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And a close up of the back – I don’t like this photo, since the wig looks shiny, but I wanted the show off the soutache detailing!

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That’s it for today, thanks for reading!

 

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Making an 1890’s Plaid Walking Ensemble, Part Two

Making an 1890’s Plaid Walking Ensemble, Part Two

A couple weeks ago I posted about the plaid skirt I have in progress. That skirt is part of an ensemble which will also include a blouse, jacket, and hat. The skirt design came really easily to me but figuring out the upper half proved to be more of a challenge!

I had a very rough idea of what I wanted this jacket to look like but couldn’t seem to find anything that matched my “vision”. The traditional eton jackets were a bit simpler than what I wanted and everything else seemed too big and poofy.

I ended up purchasing the book “Victorian Fashions and Costumes from Harper’s Bazar, 1867-1898″ which was a big help. I didn’t see anything in it that I wanted to replicate but it gave me a better idea of the silhouettes and closures used on jackets from the 1890s, which made me feel more comfortable in making up a design of my own.

Here is a rough sketch of what I had in mind.

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Then it was time to make the pattern. I had planned on flat drafting this but after reading about the process I felt too intimidated and chose to drape it instead. Even though I didn’t flat draft it,  I used the patterns in “The Keystone Jacket and Dress Cutter” as a guide for the shapes of the pieces, which was helpful.

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Once copied to paper my pattern looked like this!

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I used that pattern to make a mock up which looked like this! I wasn’t expecting it to look anywhere near this good on the first try, so this was a very pleasant surprise.

There were a a bunch of changes that had to be made – like lowering the hem and waistline by a half inch, taking the front dart in by a 1/4″ at the waist, and adding a half inch to the arm openings. But all of those are pretty simple to do.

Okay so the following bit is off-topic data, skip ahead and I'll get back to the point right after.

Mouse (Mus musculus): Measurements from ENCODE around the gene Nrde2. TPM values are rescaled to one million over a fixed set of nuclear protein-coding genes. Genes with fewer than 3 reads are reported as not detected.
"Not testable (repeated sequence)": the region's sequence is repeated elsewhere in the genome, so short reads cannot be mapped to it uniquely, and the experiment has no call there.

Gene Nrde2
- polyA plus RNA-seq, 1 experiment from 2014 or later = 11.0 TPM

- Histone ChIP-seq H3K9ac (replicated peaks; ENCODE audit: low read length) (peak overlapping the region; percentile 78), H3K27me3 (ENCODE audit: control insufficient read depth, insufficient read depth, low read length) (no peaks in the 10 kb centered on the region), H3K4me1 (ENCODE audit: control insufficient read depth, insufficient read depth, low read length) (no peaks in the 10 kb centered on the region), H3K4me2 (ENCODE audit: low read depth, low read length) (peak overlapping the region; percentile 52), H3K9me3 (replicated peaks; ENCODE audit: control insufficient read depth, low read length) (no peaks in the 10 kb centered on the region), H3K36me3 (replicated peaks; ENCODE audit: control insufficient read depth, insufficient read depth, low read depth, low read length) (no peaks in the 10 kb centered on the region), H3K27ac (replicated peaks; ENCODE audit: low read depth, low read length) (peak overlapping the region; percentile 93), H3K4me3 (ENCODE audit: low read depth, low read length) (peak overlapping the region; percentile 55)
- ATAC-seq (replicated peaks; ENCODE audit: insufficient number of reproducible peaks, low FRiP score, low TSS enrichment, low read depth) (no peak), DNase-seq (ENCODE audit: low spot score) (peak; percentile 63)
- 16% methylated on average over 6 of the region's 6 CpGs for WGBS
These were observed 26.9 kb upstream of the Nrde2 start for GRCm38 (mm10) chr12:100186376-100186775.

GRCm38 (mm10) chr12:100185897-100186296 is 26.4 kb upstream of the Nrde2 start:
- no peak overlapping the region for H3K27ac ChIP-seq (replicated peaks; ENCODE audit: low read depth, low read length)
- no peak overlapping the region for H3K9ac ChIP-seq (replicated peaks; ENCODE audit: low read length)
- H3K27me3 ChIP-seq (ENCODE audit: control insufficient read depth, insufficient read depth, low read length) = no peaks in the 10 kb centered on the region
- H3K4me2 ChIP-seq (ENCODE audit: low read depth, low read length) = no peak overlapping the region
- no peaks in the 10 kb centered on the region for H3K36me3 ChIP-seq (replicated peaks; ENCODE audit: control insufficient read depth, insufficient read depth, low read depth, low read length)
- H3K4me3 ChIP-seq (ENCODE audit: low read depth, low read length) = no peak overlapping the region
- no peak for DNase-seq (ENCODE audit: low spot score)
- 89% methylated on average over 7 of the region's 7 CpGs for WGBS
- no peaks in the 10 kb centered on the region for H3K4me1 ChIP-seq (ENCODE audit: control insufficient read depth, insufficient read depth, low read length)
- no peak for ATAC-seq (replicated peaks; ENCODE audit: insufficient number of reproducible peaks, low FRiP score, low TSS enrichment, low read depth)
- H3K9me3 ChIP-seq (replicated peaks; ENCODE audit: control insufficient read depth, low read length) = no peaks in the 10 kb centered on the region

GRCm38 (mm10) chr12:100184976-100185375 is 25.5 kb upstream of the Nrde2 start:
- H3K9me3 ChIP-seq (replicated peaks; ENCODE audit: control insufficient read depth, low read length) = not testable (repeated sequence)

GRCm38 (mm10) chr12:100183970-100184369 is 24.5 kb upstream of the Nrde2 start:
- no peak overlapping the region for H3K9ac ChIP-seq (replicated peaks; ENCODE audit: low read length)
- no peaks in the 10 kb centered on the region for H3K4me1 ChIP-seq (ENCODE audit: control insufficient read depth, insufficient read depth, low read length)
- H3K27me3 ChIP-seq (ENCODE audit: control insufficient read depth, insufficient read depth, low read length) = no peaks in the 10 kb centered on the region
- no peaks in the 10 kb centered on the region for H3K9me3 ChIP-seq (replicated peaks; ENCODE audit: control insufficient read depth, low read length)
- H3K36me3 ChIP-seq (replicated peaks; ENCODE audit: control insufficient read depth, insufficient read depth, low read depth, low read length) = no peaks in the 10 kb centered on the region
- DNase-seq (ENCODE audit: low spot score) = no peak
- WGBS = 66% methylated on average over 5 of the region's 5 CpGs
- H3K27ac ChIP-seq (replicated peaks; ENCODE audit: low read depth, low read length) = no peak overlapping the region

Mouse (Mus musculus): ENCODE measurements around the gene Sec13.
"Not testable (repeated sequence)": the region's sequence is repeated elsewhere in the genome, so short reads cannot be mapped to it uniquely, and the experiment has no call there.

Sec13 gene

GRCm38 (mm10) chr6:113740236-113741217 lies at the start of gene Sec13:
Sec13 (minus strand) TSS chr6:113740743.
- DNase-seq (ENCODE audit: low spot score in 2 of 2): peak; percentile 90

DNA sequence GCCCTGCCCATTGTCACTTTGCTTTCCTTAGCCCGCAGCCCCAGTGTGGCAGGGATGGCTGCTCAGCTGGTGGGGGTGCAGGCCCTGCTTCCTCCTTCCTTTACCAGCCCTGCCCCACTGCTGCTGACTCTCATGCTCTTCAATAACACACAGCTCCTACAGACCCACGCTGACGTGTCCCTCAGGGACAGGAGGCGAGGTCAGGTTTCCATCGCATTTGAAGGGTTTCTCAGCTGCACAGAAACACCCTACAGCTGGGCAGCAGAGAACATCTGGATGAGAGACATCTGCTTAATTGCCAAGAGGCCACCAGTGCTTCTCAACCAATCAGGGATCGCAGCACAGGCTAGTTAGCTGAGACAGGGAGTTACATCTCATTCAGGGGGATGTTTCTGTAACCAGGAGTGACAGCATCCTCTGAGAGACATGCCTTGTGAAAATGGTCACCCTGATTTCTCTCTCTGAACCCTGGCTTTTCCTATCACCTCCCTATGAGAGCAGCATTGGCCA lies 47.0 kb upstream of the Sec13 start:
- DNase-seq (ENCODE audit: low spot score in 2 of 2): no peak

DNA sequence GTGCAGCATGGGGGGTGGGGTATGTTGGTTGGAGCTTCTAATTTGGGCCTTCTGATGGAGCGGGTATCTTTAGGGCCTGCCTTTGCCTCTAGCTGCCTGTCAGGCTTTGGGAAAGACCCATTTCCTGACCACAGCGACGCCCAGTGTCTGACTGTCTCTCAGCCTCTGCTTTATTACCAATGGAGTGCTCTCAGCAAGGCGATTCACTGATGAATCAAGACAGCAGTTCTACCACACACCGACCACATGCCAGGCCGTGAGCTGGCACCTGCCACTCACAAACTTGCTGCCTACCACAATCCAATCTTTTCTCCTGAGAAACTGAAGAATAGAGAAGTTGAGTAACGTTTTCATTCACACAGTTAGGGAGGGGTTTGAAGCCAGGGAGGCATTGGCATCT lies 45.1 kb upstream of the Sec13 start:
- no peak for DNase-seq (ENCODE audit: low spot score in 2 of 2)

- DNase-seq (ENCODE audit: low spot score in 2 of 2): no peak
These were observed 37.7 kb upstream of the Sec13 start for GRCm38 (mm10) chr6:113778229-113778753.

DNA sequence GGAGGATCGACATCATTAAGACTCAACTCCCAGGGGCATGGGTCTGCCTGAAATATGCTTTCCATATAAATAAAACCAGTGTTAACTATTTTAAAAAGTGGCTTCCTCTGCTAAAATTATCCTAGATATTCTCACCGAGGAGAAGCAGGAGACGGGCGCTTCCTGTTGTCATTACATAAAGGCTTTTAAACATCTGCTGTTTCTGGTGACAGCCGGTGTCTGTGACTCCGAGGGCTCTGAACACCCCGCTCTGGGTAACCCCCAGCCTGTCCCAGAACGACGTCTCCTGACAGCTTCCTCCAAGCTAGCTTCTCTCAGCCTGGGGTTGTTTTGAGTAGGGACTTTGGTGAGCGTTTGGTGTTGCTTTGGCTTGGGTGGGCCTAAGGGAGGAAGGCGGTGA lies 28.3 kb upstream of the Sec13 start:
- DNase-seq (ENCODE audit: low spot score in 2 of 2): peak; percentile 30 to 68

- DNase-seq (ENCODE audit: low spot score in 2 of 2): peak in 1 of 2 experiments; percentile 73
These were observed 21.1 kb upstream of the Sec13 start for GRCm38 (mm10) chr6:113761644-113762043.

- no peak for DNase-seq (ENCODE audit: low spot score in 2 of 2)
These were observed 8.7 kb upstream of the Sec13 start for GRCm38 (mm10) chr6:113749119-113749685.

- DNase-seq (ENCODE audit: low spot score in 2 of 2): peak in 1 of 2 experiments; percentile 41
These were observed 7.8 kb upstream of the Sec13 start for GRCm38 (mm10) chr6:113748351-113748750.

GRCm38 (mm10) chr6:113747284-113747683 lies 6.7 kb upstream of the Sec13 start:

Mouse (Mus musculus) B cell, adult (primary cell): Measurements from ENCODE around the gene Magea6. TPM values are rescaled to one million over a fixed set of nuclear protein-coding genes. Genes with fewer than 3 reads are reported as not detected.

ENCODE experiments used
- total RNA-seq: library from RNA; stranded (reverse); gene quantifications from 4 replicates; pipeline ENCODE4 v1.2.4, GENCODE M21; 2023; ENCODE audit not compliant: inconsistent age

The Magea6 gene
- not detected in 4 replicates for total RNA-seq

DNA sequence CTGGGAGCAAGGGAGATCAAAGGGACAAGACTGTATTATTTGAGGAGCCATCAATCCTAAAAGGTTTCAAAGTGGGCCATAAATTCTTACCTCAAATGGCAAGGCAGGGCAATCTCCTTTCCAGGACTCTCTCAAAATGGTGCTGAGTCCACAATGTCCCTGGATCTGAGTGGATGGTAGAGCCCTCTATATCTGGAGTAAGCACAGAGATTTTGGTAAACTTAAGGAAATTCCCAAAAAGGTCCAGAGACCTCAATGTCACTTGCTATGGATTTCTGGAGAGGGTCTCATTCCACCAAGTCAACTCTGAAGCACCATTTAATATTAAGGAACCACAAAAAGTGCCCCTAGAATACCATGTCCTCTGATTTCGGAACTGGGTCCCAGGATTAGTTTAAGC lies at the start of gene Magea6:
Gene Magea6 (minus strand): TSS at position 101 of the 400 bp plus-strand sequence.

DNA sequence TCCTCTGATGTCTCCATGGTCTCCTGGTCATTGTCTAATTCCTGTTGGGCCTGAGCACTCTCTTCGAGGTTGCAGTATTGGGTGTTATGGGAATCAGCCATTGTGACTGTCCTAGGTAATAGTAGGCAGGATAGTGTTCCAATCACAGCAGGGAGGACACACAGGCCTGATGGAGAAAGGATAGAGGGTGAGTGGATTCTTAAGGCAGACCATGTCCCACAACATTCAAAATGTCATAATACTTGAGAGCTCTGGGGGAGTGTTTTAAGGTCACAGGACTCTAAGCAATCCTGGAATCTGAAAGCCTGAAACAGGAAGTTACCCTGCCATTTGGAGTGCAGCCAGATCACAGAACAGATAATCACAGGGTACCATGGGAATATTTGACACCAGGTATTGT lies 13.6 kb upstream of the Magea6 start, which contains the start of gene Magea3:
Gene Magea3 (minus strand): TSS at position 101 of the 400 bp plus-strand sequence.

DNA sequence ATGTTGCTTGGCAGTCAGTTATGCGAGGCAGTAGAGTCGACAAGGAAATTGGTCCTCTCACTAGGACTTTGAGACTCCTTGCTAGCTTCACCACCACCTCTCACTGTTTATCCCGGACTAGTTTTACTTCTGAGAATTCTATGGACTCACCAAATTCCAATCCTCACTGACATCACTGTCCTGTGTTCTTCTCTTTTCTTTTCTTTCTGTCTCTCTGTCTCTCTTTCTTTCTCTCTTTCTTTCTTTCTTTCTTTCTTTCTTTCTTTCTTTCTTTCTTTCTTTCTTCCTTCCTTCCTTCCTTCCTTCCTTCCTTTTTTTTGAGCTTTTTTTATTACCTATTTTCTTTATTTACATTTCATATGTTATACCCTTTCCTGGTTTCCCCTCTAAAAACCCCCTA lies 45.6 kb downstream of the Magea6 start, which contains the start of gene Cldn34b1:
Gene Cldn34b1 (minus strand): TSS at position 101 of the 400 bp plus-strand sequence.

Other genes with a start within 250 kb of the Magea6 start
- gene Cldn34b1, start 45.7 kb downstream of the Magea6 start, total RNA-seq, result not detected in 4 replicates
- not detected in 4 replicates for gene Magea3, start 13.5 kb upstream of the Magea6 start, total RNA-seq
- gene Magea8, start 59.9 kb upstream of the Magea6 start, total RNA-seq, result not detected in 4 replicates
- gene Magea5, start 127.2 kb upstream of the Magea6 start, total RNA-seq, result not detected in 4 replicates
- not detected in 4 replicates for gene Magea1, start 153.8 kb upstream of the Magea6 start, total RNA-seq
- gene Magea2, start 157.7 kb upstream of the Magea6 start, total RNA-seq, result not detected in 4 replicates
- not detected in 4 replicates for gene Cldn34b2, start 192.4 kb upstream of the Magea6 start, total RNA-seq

I also decided to add an inch to the front of each panel so the jacket could close with buttons. That wasn’t part of my original plan (or sketch) but I thought it would look more flattering in the end.

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Once the pattern was altered I drew diagonal lines onto each piece. These lines are a guide for which direction the plaid should face, and line up with certain points on the plaid material.

Each pattern piece is pinned onto the material, with the guidelines carefully matched to points on the plaid.

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Once one piece is cut out it’s used as a guide for cutting out the next piece so I can guarantee everything is symmetrical.

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By some miracle I managed to cut out seven of the nine jacket pieces from the weirdly shapes scraps I had leftover after cutting out the skirt. This was fantastic news since I only had a yard and a half of material leftover aside from the scraps, and I needed ALL of that yardage to cut out the sleeves and front panels of the jacket.

Speaking of the front panels, these had me stumped. I drew the guidelines onto the pattern, just like I did with all the other pieces. But after doing that I realized a major problem.

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Once the dart is sewn the plaid would not match. Here you can see how far the guidelines are from lining up.

If this was at the back of the bodice I might be more lenient, but this is the front, it can’t be that far off!

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So I chopped my pattern into two pieces, added seam allowances, and cut them out on separate grain lines.

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Then I sewed the pieces together – I realize it doesn’t look like much here, just wait!

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Before sewing the dart I interfaced the lapels and collar. I’d planned on pad stitching this but I didn’t have the right materials around so interfacing seemed like the best option.